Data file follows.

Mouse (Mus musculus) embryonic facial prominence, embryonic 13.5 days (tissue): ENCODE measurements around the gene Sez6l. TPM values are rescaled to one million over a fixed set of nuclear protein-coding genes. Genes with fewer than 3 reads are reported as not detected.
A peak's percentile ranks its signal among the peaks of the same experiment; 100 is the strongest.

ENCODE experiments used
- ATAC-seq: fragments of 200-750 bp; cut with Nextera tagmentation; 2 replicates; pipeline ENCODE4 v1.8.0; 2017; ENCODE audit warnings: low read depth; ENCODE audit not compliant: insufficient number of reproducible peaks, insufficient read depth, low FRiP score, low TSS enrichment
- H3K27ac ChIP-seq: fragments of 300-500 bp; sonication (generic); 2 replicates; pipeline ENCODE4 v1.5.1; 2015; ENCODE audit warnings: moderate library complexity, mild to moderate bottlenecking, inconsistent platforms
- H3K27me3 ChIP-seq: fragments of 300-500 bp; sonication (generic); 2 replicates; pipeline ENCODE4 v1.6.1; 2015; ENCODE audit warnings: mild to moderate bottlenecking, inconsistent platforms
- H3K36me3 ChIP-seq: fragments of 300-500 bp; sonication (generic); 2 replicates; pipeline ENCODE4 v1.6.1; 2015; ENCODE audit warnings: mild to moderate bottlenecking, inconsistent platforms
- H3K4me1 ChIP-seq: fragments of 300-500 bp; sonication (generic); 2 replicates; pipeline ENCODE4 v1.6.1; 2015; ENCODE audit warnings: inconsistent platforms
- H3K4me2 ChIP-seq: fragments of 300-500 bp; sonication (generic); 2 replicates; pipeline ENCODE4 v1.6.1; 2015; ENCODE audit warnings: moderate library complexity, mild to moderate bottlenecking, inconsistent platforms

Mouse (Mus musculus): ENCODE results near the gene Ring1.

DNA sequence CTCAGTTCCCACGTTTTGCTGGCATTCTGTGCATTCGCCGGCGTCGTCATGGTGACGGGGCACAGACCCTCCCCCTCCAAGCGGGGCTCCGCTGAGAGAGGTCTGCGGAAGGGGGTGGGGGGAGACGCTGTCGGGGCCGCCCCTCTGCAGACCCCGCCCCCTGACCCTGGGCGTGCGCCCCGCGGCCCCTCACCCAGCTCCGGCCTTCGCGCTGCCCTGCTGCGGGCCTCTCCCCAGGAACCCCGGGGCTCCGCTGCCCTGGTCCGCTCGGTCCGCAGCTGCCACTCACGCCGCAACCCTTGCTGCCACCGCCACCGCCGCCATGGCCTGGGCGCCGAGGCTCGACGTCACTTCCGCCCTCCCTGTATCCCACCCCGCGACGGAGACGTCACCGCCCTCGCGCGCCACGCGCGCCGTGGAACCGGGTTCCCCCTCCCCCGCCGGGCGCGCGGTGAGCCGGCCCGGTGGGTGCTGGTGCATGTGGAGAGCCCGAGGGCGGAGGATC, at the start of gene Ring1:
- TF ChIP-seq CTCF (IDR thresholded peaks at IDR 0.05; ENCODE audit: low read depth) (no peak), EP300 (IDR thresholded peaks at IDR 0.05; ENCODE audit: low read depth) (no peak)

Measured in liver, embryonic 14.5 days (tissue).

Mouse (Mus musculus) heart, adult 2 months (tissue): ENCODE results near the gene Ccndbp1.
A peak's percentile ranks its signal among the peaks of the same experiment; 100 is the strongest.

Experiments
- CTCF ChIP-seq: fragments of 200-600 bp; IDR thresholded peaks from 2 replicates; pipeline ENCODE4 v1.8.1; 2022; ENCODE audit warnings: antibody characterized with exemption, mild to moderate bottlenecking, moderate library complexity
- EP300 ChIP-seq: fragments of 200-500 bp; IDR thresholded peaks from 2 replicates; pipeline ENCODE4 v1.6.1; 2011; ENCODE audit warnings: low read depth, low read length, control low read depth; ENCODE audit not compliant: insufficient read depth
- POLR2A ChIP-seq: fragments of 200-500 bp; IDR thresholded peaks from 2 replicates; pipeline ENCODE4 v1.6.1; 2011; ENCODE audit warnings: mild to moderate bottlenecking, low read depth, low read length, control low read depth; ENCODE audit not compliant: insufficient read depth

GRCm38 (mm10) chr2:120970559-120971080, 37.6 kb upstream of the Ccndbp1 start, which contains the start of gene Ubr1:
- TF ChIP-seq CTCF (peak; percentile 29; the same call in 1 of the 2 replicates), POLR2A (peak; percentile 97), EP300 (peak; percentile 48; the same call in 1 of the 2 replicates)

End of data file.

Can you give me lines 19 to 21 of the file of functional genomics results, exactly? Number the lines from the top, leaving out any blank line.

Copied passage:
- POLR2A ChIP-seq: fragments of 200-500 bp; IDR thresholded peaks from 2 replicates; pipeline ENCODE4 v1.6.1; 2011; ENCODE audit warnings: mild to moderate bottlenecking, low read depth, low read length, control low read depth; ENCODE audit not compliant: insufficient read depth

GRCm38 (mm10) chr2:120970559-120971080, 37.6 kb upstream of the Ccndbp1 start, which contains the start of gene Ubr1:
- TF ChIP-seq CTCF (peak; percentile 29; the same call in 1 of the 2 replicates), POLR2A (peak; percentile 97), EP300 (peak; percentile 48; the same call in 1 of the 2 replicates)